Revising Jigsaw Jones by James Preller
Writers are not often given the opportunity to revise our work post-publication. We labor like the dickens throughout the writing process -– drafting, daydreaming, dithering -– until those last desperate hours of corrections. Then we let the book go scampering off into the wild. Not perfect, not ever perfect, but the best we could do at the time.
In the case of the Jigsaw Jones mystery series, I’ve enjoyed a unique experience. The books had gone out of print with my original publisher. And then, to my great delight, the good folks at Feiwel & Friends (Macmillan) decided to bring the books back into print. The plan was to launch with a brand-new title, The Case from Outer Space, but also to bring back eight previously published titles that had been unavailable.
I was given the rare chance to go back and fix things. Update, revise, tweak, correct. It’s been an instructive experience. I’ll begin with a specific example. Early in The Case of the Disappearing Dinosaur, Jigsaw is having a catch with Mila. The book read:
I threw the baseball in a high, long arc to Mila. She drifted back and caught it easily. Mila is a pretty good ballplayer. She is also my partner. We’re detectives.
One word troubled me. Pretty. Mila was a pretty good ballplayer. There was something condescending there, a hint of sexism. It doesn’t read “for a girl,” but it’s implied. So, working closely with assistant editor, Anna Poon, we decided to simply strike that word. Now it reads: Mila is a good ballplayer.
There, much better. Plain and simple, a stated fact. For the most part, that’s been the kind of revision I’ve done. Sure, the world has changed; there were issues with phones in several places. But overall I was relieved to see that the sentences didn’t bother me. I wasn’t constantly pulling out my hair, ashamed at sloppy constructions. I didn’t feel a need to rewrite the books in a major way.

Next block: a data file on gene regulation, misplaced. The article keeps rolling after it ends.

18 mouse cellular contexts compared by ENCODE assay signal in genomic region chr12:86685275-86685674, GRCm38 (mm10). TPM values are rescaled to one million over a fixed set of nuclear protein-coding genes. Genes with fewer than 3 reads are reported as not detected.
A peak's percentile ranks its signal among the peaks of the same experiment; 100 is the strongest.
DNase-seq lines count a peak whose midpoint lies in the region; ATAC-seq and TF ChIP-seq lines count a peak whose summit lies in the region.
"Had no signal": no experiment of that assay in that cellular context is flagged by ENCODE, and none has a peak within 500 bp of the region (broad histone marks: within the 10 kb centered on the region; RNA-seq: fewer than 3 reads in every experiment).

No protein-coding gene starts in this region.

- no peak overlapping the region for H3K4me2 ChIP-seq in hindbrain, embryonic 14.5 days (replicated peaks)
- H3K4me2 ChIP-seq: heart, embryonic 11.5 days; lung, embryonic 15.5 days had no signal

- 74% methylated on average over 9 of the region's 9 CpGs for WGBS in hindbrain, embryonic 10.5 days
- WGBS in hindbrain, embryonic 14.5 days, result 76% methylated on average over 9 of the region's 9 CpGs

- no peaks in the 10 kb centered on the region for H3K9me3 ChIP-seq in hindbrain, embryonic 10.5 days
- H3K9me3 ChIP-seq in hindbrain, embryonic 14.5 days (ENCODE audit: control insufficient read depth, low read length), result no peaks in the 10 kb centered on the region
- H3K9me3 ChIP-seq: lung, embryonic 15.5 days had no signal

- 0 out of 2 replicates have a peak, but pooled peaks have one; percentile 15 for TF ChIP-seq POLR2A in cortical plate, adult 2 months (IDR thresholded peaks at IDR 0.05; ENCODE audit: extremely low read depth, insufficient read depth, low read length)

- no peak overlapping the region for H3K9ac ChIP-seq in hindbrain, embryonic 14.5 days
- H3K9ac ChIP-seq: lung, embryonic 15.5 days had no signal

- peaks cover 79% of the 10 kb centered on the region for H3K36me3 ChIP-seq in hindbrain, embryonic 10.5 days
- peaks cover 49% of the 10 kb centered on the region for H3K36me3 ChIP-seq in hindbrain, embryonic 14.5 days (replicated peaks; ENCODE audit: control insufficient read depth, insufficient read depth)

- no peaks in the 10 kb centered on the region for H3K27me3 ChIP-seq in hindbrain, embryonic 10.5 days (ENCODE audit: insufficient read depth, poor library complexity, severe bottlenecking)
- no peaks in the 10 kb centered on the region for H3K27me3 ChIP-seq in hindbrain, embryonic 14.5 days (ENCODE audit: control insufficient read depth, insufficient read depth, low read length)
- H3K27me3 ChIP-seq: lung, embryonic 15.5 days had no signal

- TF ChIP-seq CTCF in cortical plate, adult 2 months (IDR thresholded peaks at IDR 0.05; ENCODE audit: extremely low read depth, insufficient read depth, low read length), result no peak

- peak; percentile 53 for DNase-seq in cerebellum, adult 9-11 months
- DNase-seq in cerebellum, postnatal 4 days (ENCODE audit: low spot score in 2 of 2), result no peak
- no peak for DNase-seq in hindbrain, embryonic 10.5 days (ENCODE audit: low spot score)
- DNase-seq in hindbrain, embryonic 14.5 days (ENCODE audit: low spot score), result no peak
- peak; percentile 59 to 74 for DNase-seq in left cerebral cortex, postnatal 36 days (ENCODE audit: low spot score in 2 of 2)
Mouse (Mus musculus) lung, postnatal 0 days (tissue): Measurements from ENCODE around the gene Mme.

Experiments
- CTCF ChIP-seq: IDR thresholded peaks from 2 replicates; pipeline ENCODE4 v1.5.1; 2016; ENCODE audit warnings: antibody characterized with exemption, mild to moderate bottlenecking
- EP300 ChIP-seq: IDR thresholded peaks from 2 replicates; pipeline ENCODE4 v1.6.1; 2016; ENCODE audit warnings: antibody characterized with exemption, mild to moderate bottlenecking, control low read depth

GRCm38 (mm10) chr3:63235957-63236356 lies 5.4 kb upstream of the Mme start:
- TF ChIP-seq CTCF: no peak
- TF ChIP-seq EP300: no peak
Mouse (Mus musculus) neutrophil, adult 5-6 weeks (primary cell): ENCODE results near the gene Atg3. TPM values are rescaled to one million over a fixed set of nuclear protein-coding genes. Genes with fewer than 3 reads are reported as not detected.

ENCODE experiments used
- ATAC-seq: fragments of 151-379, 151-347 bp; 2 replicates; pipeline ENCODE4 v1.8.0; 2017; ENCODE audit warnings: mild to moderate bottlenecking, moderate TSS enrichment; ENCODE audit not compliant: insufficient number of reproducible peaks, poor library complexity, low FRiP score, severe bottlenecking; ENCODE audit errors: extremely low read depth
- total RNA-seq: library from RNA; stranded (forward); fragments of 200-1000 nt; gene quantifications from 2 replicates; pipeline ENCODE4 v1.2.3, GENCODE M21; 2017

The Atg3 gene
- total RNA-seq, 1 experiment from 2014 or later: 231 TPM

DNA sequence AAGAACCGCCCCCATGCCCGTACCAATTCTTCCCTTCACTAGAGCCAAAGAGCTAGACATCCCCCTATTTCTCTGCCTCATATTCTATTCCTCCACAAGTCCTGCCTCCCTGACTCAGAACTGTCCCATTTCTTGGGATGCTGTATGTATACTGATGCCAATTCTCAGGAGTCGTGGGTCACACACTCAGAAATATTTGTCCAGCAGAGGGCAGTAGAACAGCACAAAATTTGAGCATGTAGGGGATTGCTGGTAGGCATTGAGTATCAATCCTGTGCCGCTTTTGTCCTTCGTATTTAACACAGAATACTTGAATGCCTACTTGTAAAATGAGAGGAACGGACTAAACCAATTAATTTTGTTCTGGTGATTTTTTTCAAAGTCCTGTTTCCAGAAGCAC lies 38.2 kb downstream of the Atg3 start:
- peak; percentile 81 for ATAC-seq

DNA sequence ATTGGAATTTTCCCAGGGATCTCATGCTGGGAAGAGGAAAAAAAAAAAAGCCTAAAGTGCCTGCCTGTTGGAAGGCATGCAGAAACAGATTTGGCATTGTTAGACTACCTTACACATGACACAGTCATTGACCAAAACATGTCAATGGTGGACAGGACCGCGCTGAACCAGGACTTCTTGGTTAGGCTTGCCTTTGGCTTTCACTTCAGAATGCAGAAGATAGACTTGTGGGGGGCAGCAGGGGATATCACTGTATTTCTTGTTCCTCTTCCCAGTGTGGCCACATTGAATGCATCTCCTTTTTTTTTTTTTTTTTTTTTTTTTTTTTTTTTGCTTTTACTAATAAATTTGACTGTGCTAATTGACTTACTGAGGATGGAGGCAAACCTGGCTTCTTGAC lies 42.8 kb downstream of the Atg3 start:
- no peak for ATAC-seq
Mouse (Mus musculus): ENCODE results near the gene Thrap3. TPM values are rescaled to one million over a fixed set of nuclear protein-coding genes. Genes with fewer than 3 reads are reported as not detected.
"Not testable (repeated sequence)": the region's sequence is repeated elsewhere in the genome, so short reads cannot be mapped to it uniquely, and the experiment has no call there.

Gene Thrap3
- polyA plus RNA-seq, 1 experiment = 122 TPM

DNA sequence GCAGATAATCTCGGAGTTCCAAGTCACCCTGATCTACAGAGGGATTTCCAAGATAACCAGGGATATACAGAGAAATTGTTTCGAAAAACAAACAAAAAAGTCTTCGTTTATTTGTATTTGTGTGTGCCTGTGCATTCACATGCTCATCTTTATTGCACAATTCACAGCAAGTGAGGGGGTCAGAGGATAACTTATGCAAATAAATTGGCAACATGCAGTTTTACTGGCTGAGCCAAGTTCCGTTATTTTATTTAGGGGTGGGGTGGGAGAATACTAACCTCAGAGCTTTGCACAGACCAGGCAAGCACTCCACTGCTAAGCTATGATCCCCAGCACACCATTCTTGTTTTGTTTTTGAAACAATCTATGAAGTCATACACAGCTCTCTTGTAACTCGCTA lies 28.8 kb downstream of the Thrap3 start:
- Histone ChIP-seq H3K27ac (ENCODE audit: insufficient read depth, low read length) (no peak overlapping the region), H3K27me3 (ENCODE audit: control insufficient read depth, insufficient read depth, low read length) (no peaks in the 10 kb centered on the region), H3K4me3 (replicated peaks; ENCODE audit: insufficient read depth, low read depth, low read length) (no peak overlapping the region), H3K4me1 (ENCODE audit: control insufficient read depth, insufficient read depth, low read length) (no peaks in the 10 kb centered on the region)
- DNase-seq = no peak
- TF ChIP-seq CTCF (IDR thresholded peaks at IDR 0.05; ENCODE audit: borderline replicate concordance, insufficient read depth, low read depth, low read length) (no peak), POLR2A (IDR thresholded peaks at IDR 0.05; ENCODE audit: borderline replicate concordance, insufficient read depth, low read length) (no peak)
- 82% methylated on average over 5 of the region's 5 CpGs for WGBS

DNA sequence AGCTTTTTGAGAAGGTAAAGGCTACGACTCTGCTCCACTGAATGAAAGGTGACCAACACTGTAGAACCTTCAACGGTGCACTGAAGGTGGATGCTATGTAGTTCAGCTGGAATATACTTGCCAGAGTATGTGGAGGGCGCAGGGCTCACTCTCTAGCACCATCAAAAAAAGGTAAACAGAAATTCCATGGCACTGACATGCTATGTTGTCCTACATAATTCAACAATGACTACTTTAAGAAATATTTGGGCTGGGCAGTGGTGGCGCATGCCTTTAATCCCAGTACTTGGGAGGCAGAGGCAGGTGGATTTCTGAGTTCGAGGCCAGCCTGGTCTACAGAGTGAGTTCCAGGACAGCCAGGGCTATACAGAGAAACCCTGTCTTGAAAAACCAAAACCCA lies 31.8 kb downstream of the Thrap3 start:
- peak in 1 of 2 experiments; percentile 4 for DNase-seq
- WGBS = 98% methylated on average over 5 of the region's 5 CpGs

I’d learned while writing the series to (mostly) avoid specific cultural references. But even so, I slipped up. So I needed to strike references to Britney Spears’ bellybutton (shaking head, even now), Blue’s Clues, baseball slugger Mike Piazza, and Barney the (annoying) Dinosaur. It would be more relatable for young readers if I shifted to generic descriptions, i.e., the hit song on the radio.
Wait: Do radios still exist? Do stereos? Better to have the music blast from the speakers and leave it at that.
The world keeps shifting, and it was fascinating to see that change through the perspective of books that were written only 10-15 years ago. In The Case of the Bicycle Bandit, Jigsaw makes “photocopies” of a flyer. “Camcorders whirred” in The Case of the Mummy Mystery. But not anymore, folks.
I didn’t find much in the way of terrible, shameful mistakes. Some issues crept into a book here and there. Nothing horrible –- and even defensible from the perspective that the book’s narrator, Jigsaw Jones, might himself be a little imperfect. He’s just a boy after all. I didn’t want to sterilize the books, but here was my chance to revisit these stories and think them through one more time.
There was a star athlete in The Case of the Smelly Sneaker (formerly titled The Case of the Sneaker Sneak, a title I loathed and was eager to change), Lydia Zuckerman. Something a little off slipped into my descriptions of Lydia. Her nickname, for example, was “The Brown Street Bruiser.”
At one point, Jigsaw made this regrettable observation: “She’s not a girl. She’s a . . . a . . . terrorist in tights.”
Um, not cool, not now, and not really what I meant to say. Also there was this description:
Lydia Zuckerman was in fifth grade, but she already looked like an NFL linebacker. Lydia was tough – a stomping, sneering, snarling mass of muscles.